Brussels, 1 December 2005
The European Commission has put forward proposals that will bring down existing legal barriers to enable the creation of a "Single Payments Area" in the EU that could save the EU economy €50-100 billion per year. The aim is to make cross-border payments – by credit card, debit card, electronic bank transfer, direct debit or any other means – as easy, cheap and secure as 'national' payments within one Member State. Currently each Member State has its own rules on payments, and the annual cost of making payments between these fragmented systems is 2-3% of GDP. Service providers are effectively blocked from competing and offering their services throughout the EU. The proposed Directive, known as the 'New Legal Framework', will guarantee fair and open access to payments markets and will increase and standardise consumer protection. A more efficient and competitive payments market will also mean that individual Europeans pay less for basic banking services, the average yearly cost of which ranges from €34 to as much as €252 across the EU. There is today a huge diversity of prices for the same service from one Member State to the other: a credit transfer can be free of charge in one country and cost more that ten euros in another. The Directive applies to all Member States and all EU currencies, while providing the necessary legal platform for the Single Euro Payments Area (SEPA) proposed by the European Payments Council. The aim is to make the Single Payments Area a reality by 2010 at the latest.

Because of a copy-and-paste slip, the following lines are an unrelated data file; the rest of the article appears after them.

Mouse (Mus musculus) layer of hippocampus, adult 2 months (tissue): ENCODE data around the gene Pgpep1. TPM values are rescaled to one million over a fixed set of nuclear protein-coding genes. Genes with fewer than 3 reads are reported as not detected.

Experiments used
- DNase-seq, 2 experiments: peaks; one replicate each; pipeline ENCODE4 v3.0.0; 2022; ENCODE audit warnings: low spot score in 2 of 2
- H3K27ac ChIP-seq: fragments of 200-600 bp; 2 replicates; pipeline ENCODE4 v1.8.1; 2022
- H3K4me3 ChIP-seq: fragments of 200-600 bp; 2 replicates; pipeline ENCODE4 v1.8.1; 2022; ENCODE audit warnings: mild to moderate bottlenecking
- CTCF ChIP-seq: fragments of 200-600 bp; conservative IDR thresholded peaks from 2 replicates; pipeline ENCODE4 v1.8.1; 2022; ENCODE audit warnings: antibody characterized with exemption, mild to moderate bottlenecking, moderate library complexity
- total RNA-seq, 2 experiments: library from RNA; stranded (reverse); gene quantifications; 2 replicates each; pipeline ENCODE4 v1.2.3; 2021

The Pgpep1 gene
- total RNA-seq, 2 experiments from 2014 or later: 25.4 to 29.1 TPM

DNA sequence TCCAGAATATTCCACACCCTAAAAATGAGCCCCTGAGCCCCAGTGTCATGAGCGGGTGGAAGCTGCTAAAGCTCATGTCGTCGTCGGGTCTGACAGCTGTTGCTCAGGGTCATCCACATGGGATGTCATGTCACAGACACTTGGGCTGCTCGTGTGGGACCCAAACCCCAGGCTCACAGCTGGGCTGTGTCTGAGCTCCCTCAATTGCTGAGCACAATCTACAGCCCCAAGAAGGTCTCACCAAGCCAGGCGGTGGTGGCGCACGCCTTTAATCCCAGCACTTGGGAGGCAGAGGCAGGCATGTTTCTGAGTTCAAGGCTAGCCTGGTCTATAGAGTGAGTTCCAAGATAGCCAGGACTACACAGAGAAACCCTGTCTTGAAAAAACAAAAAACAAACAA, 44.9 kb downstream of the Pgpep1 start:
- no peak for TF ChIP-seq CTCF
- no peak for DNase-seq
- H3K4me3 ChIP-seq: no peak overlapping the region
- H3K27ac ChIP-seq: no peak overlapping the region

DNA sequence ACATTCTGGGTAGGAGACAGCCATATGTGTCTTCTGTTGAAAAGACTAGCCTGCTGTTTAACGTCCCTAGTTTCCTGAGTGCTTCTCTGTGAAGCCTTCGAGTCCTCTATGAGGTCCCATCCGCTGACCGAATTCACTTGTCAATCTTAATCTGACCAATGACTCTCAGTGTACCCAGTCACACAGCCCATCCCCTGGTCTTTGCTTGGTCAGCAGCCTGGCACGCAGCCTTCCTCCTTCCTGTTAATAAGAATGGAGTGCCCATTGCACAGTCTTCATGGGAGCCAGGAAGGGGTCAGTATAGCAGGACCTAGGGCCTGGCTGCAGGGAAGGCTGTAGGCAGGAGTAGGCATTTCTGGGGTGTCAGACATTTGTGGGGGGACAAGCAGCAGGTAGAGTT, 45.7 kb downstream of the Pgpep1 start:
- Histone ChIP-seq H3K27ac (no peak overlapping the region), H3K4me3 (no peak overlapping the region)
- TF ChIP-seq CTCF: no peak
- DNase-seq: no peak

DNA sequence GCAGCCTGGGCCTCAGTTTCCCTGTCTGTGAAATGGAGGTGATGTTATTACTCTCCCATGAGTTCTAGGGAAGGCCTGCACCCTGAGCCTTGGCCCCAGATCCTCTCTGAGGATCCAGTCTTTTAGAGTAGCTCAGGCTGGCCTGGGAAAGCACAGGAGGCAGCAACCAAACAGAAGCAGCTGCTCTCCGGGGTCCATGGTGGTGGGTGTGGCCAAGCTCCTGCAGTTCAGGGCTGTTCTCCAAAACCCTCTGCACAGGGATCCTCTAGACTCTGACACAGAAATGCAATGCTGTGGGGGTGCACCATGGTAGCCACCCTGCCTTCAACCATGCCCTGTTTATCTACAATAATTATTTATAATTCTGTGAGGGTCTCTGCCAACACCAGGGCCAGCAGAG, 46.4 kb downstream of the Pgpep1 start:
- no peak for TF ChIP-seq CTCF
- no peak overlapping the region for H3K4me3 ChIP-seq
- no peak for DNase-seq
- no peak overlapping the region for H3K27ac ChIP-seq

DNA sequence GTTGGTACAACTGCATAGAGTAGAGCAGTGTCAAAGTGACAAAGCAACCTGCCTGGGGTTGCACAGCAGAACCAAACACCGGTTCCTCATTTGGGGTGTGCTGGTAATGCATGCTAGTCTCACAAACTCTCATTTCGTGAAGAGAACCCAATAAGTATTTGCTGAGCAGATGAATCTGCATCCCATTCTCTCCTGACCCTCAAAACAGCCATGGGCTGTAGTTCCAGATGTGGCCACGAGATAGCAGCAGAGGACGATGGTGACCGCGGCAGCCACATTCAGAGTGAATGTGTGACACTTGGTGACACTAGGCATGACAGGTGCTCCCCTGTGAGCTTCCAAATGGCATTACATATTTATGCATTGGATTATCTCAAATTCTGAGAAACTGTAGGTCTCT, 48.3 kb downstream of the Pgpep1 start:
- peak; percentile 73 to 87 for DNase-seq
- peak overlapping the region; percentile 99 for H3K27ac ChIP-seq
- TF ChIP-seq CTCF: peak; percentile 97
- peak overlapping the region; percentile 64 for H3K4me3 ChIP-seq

Internal Market and Service Commissioner Charlie McCreevy said: "Easier, cheaper, faster payments - the Single Payment Area will benefit each and every European, and bring big-money savings to EU economy to the tune of €50-100 billion a year. Being able to pay for goods and services anywhere in the EU as you would do at home will bring a whole new dimension to everyone's purchases and will make Europe even more an everyday reality for us all. The simple, reliable legal framework we are proposing today is a big step forward to making all this a reality. We will work with the industry and ECB as closely as possible to make sure it happens by 2010. I count on the banking industry, which is responsible for removing the technical barriers which stand in the way of a Single Euro Payment Area, to accelerate its work. "
The proposed Directive aims to establish a modern and harmonised legal framework for an integrated payments market in the EU. This common set of rules will enable consumers to shop around on the basis of an informed choice.
It will reduce legal compliance costs for payment service providers and also foster competition between them, as there will be greater choice and no effective differences between national and cross-border payments systems. For example, when adopted, the Directive will allow for the use of direct debit services (a common and cost-efficient mean of payments for gas, water or telephone bills) on a cross-border basis. This is not possible for the time being in the EU.
Its particular benefits are:
Standardised rights and obligations for providers and
users of payment services in the EU, with a strong emphasis on a high level
of consumer protection. This includes mandatory/default execution time of one
day for payments, the liability of the payment provider for correct execution,
and a guarantee of full and timely payment.
 RBR study on bank charges for national payments September 2005 (http://ec.europa.eu/internal_market/payments/docs/reg-2001-2560/impact_en.pdf